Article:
‘Remember our breath turning silver in the moonlight? That’s how I see you now when I close my eyes. Silver-sketched. Embroidered on my eyelids in threads of frost.’
C.S.E. Cooney’s Bone Swans won the World Fantasy Award for best collection in 2016. It’s part of my tbr mountain, and after reading this short story I need to dig it out. The Book of May was a collaboration with Cooney’s husband, Carlos Hernandez. It was published in Mythic Delirium’s 2016 collection: Clockwork Phoenix 5.
This is the story of two friends, Harry and May. One of them is dying. They keep up an exchange via e-mail, texting, and typed letters. This exchange reveals their longstanding feelings for each other, as well as some shared moments from their past.
‘Remember that New Year’s Eve you stayed all night? Never did drink so much champagne before or since. You said that if we were both still alive at eighty, we should get married and raise hell in the old people’s home.’
This is a pleasant and amusing story which showcases some lovely descriptive language by the authors. Unfortunately it didn’t really appeal to me because I couldn’t connect with the characters. The fantastical element is saved for the end of the narrative–and when it came it was a nice surprise. I liked the epistolary style which gradually reveals a little of who Harry and May are. But overall the story didn’t excite me. I can’t remember too much about it apart from the ending.
What I did like was this quote from the authors from the Mythic Delerium website. They are talking about the style they wrote this story in:
“We have entered a new Golden Age of epistolaries. In the age of the telephone, many lamented the lost art of letter writing. But now it’s back: e-mail, texting, voice-to-text, e-invites, Facebook status updates, Tweets. We are, as a culture, rediscovering our textual selves. Some of us still write snail mail, too. We read Flaubert’s letters at an influential age, and all we ever want to do is send our friends miniature novels in stamped and sealed envelopes. We know they’re our friends, of course, if they take time to decipher our execrable handwriting. That said, whether scribbling our innermost thoughts in peacock-blue ink on illuminated vellum or knocking off an e-mail at forty-five words a minute, there is something so intimate, so revealing in a letter unique to that medium. The people we are when we write are both idealized and inadvertently exhibitionist. After all, we can edit, rewrite, delete, and trash–we can try again. But at the same time, writing reveals how unaware we can be, how casually and blithely we expose our ugliest prejudices to the world. And the insights, hopes, terrors, raptures, and kindnesses we didn’t even know we had. Like wrapping up an exposed nerve still singing and stinging and raw from its contact with the ravages of the world and posting it in trust to the person at the other end of the line/signal/private message box/USPS delivery service. That’s what’s strangest about writing, finally, how ghost-laden it is, how queerly capable concatenated strings of ink or pixels are at rendering the human mind. And the ghost is, in the end, all that remains of us.”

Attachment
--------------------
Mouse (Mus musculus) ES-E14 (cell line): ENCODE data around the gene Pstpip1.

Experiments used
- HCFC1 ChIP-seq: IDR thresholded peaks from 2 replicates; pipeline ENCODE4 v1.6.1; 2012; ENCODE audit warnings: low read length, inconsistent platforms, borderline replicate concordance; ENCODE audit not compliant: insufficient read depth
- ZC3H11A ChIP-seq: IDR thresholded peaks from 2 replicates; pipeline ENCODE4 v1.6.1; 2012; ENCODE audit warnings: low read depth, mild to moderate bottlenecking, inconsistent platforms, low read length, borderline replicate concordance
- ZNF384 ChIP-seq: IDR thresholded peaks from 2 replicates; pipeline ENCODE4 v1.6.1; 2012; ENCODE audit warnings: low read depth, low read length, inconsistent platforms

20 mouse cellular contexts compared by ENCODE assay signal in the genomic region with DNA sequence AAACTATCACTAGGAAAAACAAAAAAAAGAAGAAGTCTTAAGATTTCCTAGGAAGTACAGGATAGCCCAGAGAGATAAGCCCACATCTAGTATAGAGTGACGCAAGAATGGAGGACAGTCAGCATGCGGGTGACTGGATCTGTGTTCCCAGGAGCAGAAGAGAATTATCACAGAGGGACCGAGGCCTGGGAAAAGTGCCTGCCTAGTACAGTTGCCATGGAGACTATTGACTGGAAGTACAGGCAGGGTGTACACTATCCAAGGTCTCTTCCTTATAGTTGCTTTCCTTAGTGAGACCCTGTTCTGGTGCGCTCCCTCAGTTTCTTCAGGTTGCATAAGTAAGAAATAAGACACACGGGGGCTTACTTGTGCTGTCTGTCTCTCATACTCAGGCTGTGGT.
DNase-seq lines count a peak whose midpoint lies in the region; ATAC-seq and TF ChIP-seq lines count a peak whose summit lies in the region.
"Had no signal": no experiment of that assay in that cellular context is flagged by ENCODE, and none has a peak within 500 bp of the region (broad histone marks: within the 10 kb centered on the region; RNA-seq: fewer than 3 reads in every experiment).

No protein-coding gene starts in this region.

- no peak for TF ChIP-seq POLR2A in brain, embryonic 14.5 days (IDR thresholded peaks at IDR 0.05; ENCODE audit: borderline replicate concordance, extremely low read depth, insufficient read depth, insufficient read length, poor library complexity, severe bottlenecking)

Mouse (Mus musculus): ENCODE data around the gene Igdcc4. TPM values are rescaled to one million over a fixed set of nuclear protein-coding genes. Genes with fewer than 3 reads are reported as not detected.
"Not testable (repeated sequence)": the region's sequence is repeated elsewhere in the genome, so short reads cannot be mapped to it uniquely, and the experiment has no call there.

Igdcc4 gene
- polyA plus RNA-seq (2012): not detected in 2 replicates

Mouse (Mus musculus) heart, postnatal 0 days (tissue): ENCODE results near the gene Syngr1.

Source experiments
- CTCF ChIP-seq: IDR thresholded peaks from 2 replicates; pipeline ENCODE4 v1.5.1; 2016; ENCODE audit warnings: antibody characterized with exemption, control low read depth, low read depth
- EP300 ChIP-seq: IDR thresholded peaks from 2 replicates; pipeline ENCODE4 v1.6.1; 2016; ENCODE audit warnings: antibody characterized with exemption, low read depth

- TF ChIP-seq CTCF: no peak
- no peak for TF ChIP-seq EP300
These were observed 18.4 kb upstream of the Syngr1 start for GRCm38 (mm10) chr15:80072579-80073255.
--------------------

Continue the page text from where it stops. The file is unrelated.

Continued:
February 2nd, 2020
Now it’s time to select the next story. As I shuffle the deck, I think the phrase: “Give me a really good short story…” and draw the trump card XVII The Star. This card suggests hope, that we should follow the path of that which inspires us.
The story randomly paired with “The Star” is “THE ROAD, AND THE VALLEY, AND THE BEASTS” by Keffy R.M. Kehrli. It is another story from Clockwork Phoenix, which contains twenty short stories. Again, this is another author new to me.
Thanks for reading and see you next time.